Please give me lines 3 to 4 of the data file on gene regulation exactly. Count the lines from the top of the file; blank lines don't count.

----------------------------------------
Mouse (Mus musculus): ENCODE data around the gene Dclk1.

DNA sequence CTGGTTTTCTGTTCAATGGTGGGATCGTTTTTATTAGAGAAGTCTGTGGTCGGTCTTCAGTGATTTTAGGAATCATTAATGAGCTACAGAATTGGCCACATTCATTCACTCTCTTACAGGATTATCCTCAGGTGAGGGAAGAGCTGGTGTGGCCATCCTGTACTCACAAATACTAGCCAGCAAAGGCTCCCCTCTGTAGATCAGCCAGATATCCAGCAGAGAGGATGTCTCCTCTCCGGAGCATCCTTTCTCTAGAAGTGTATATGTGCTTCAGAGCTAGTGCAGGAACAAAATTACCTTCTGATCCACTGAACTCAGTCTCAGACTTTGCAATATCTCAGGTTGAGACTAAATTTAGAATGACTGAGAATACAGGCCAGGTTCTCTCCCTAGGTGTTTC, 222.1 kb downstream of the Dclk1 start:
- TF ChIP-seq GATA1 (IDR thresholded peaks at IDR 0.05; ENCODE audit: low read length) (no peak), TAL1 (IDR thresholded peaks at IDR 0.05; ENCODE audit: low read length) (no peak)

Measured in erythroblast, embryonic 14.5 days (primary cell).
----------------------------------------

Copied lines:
- TF ChIP-seq GATA1 (IDR thresholded peaks at IDR 0.05; ENCODE audit: low read length) (no peak), TAL1 (IDR thresholded peaks at IDR 0.05; ENCODE audit: low read length) (no peak)

Measured in erythroblast, embryonic 14.5 days (primary cell).